Major enterprises have come to recognize the importance of this and, in an effort to create highly effective teams, have poured extensive resources into identifying characteristic associated with the most successful teams. As a result of their research, Microsoft developed an entire curriculum based on the five key attributes they found to be common in successful teams: team purpose, collective identity, awareness and inclusion, trust and vulnerability, and constructive tension[xi]. Google hypothesized that the best teams would consist of the best people, so they initiated Project Aristotle to find out.  As with most workplace groups, they found that some teams clicked immediately while others struggled to make it through a meeting. Ultimately, they identified two shared behaviors common to successful teams. First, each member spoke about the same amount. This occurred in different ways but at the end of the day, everyone had the opportunity to speak and be heard. Second, members on the “good” teams were more intuitive about how others felt and were more sensitive to team members feelings.[xii] This reinforces the importance of uniquely human roles as the use of AI continues.

Another area that characterizes effective teams is their comfort with conflict. Conflict, in reasonable quantity, is essential in teams because it helps members stay motivated and innovative, encourages creativity and communication, creates bonds, improves morale, unifies direction, and discourages groupthink.[xiii] Finally, as with all relationships, trust is always a key attribute. This is especially important in  virtual teams[xiv] where members might miss each other’s nonverbal cues and other more nuanced communications.


[i] Meister, J. (2019, Jan 8). Ten HR trends in the age of artificial intelligence. Forbes.

[ii] Volini, E., Denny, B., Schwartz, J., Mallon, D., VanDurme, Y., Hauptmann,…Poynton, S. (2020, May 15). The social enterprise at work: Paradox as a path forward. Deloitte Insights, 2020 Global Human Capital Trends.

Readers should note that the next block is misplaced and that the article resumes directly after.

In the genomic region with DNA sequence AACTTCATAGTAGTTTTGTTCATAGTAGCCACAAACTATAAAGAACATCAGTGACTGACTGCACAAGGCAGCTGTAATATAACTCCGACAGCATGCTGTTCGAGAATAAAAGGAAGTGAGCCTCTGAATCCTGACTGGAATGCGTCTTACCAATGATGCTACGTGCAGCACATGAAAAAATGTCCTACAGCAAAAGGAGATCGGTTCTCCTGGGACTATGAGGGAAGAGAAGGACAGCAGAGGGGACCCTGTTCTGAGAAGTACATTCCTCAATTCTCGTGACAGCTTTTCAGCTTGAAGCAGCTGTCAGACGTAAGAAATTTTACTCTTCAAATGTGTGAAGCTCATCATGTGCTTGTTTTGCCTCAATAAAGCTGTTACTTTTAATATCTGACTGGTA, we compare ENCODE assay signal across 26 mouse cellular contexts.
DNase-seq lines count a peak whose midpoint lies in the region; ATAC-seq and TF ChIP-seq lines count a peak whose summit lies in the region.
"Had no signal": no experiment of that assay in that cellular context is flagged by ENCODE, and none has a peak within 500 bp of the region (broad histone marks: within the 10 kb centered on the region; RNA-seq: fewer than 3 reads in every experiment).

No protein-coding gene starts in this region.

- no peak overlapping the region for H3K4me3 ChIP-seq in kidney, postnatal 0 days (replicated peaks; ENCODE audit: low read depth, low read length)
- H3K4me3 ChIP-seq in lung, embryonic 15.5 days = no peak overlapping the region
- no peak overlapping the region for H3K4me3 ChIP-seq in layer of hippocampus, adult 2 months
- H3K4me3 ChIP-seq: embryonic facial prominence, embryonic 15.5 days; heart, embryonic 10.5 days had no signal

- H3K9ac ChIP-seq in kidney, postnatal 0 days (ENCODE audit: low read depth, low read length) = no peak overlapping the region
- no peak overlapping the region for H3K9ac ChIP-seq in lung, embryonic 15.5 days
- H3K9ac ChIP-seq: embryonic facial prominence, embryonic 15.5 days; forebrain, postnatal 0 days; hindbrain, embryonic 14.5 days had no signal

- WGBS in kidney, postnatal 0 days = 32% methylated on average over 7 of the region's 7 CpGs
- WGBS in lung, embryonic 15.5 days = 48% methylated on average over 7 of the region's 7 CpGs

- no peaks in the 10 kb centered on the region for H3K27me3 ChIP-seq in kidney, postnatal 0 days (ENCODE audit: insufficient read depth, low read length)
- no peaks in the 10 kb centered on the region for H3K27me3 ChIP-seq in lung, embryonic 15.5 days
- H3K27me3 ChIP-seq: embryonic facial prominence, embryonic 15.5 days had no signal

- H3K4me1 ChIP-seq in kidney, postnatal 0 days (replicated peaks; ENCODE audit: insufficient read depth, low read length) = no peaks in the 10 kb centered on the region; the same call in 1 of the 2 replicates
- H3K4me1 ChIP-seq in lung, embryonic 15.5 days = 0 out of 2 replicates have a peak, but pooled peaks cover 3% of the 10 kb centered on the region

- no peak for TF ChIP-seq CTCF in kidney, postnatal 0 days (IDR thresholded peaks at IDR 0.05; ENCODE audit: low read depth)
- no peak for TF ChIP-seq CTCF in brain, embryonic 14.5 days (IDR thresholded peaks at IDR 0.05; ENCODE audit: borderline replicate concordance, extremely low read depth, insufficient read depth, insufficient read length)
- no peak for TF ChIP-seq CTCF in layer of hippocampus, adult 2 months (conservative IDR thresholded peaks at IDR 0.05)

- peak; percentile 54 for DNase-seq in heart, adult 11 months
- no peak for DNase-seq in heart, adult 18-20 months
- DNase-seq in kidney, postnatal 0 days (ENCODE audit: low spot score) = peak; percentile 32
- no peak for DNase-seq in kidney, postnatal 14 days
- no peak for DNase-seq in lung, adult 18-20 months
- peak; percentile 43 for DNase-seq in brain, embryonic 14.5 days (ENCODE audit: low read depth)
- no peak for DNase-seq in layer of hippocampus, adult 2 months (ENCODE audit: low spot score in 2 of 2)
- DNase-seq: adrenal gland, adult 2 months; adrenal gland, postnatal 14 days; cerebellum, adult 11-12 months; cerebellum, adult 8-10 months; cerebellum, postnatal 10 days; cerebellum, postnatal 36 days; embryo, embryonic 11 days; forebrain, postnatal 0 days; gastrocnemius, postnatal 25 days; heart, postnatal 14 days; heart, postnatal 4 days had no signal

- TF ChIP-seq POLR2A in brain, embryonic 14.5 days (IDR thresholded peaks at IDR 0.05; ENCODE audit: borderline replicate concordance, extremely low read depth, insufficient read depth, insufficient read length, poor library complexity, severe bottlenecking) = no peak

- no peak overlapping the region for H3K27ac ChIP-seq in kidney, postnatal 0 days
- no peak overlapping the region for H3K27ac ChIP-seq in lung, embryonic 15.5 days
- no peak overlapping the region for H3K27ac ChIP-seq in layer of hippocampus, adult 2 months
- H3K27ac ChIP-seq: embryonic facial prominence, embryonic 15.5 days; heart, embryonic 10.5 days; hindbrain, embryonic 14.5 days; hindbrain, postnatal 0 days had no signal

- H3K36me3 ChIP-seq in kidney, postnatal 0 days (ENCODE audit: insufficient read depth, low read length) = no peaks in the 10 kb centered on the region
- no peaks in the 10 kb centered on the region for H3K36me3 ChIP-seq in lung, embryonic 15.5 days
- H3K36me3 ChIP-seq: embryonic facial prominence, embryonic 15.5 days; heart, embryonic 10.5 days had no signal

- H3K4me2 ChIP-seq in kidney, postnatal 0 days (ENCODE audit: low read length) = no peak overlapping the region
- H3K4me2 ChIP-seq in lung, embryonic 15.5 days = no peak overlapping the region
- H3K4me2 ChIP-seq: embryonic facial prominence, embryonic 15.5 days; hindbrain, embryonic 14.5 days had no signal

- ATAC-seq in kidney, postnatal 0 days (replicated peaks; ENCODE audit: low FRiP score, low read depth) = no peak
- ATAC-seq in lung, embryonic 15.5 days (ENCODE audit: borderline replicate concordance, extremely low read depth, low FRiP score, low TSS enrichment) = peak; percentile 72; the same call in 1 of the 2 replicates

[iii] Meister

[iv] Duhigg, C. (2016, Feb 25). What Google learned from its quest to build the perfect team. The New York Times Magazine.

[v] Hogan Assessment Systems Inc. (2016). Conflict: The secret to successful teams.

[vi] Winsborough, D., & Chamorro-Premuzic, T. (2017, Jan 25). Great teams are about personalities, not just skills. Harvard Business Review.

[vii] McCrae, R.R., & Costa, P.T. (1992). An introduction to the five-factor model and its applications. Journal of Personality, 60, 175-215.

[viii] American Psychological Association. (2020). Which traits predict job performance?

[ix]  LePine, J.A., Buckman, B.R., Crawford, E.R., Methot, J.R. (2011). A review of research on personality in teams: Accounting for pathways spanning levels of theory and analysis. Human Resource Management Review, 21, 311-330.

[x] Weir, K. (2018, Sept). What makes teams work? American Psychological Association, Monitor on Psychology.

[xi] Spataro, J. (2019, Nov 19). 5 attributes of successful teams. Microsoft.

[xii] Duhigg

[xiii] Hogan Assessment Systems Inc.

[xiv] Ford, R.C., Piccolo, R.F., Ford, L.R. (2016). Strategies for building effective virtual teams: Trust is key. Business Horizons, 60, 25-34.

The Value of Playbooks Based on Scenario-Based Learning

Providing a quality product or service requires the coordination and balance of hundreds of discrete, interrelated steps. An error or oversight at any point in the process can contribute to a domino effect that ultimately could have disastrous outcomes. To avoid this, organizations can benefit from scenario-based learning that provides team members’ with hand’s on experience to address issues that may arise relevant to their role and the tasks they must complete, as well as the opportunity to contribute to successful results. These scenarios can then be used to create workflows, or playbooks, for their teams to ensure consistency and positive outcomes.

Scenario-based learning, also called problem-based learning, provides an opportunity for teams to work though and identify solutions to authentic, complex or ill-structured problems.[i] This requires critical thinking and analytical, problem solving skills.[ii] Participating in the process empowers individuals and teams to consider multiple scenarios in a risk-free setting and allows them to see how project outcomes are affected by the decisions made at each stage in the process.[iii] By pre-emptively considering a wide range of scenarios before issues become real-life problems, teams can work together in an environment free from counterproductive emotions that create tension and muddy the process. Instead, they can focus on the decision-making process and how and when to escalate to achieve targeted outcomes.